FIG. 3B to 3D are views showing examples of vibration modes in the vicinities of a plurality of natural frequencies, in which FIG. 3B is a 3,879-Hz vibration mode view, FIG. 3C is a 4,351-Hz vibration mode view, and FIG. 3D is a 4,760-Hz vibration mode view.

In the vibration mode view of FIG. 3B, the primary vibration mode occurs in the sole portion 30. The position (point P1) corresponding to the antinode of the primary vibration mode exists substantially at the center in the toe-to-heel direction and near the face in the face-to-back direction. In this case, as shown in FIGS. 1A and 1B, the viscoelastic body 52 is arranged substantially at the center in the toe-to-heel direction and near the face (near the face portion 10) in the face-to-back direction.

In the vibration mode view of FIG. 3C, the primary vibration mode occurs in the face portion 10. The position (point P2) corresponding to the antinode of the primary vibration mode exists substantially at the center both in the toe-to-heel direction and in the direction of height (the direction of the sole portion 30−crown portion 20). Therefore, when a viscoelastic body is to be mounted in the face portion 10, it is mounted substantially at the center both in the toe-to-heel direction and the direction of height.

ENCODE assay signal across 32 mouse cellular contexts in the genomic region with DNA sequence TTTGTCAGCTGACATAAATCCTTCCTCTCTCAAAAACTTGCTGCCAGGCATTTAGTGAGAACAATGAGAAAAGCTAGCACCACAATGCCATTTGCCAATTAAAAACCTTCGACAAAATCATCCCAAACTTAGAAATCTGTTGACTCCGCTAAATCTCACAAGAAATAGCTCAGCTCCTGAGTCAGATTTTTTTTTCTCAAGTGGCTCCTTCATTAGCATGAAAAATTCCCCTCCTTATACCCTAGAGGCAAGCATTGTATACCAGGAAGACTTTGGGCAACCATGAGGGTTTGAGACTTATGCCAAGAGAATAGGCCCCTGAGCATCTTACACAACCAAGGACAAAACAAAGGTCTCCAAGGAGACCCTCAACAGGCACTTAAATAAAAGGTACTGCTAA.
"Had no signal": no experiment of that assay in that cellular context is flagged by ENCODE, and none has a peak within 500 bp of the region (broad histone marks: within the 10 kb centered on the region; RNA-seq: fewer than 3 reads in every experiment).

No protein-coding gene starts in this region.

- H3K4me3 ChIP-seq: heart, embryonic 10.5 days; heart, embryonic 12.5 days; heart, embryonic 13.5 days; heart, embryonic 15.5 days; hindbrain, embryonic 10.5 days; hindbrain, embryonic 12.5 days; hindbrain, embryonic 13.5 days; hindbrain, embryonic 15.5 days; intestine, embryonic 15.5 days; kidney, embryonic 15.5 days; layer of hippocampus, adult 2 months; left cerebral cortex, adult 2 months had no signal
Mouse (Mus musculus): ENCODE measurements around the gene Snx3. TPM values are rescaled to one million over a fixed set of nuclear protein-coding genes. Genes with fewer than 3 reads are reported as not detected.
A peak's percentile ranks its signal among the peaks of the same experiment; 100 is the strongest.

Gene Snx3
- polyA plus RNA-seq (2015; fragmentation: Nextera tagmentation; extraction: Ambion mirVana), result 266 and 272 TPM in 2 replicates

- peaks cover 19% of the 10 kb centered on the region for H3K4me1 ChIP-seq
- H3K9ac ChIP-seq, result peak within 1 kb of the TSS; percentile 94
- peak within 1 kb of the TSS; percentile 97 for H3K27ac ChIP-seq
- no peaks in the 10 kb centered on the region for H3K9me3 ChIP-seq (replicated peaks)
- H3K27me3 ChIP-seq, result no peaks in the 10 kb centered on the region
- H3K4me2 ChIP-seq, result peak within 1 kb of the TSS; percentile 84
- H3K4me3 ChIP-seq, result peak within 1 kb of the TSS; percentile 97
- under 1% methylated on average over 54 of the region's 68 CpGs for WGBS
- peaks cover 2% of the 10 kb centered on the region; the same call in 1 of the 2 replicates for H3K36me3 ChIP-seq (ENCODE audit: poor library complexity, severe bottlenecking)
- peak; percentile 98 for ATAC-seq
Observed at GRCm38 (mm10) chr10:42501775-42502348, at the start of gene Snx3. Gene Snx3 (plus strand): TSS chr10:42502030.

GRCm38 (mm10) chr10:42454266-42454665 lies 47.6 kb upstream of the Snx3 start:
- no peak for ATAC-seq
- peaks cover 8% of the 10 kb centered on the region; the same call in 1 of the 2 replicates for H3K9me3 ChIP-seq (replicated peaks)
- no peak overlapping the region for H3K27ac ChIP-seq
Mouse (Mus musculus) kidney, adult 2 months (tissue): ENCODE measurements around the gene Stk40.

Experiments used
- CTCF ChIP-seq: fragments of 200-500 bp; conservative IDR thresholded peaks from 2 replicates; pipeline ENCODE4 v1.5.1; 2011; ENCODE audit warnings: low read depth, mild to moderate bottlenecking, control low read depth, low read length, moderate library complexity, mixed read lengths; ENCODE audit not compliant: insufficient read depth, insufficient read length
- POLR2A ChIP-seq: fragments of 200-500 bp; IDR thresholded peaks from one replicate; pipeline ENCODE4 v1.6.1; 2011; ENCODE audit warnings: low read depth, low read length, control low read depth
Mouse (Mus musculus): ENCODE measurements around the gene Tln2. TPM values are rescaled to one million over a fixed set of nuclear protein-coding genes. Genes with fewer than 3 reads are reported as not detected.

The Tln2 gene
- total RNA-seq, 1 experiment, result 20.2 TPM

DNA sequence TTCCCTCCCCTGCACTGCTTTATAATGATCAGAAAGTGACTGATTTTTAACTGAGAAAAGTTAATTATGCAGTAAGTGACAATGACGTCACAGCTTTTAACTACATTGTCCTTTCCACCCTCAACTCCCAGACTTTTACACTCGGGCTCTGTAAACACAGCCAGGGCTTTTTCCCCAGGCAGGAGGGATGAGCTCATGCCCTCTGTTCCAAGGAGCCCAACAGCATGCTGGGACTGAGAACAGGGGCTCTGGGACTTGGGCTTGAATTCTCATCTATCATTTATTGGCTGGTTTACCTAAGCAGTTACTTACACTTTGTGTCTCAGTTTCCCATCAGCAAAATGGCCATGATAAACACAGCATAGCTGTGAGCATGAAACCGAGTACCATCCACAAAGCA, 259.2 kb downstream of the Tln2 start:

In the vibration mode view of FIG. 3D, the primary vibration mode occurs in the crown portion 20. The position (point P3) corresponding to the antinode of the primary vibration mode exists near the heel in the toe-to-heel direction and near the back in the face-to-back direction. In this case, the viscoelastic body 51 is arranged near the heel in the toe-to-heel direction and near the back in the face-to-back direction, as shown in FIGS. 1A and 1B.

As many apparently widely different embodiments of the present invention can be made without departing from the spirit and scope thereof, it is to be understood that the invention is not limited to the specific embodiments thereof except as defined in the appended claims.

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Referenced by
Citing PatentFiling datePublication dateApplicantTitle
US8747251 *Dec 21, 2010Jun 10, 2014Sri Sports LimitedGolf club head
US20110177881 *Dec 21, 2010Jul 21, 2011Seiji HayaseGolf club head
Classifications
U.S. Classification703/6, 473/324
International ClassificationG06G7/48, A63B53/04
Cooperative ClassificationA63B53/0466, A63B59/0092
European ClassificationA63B53/04L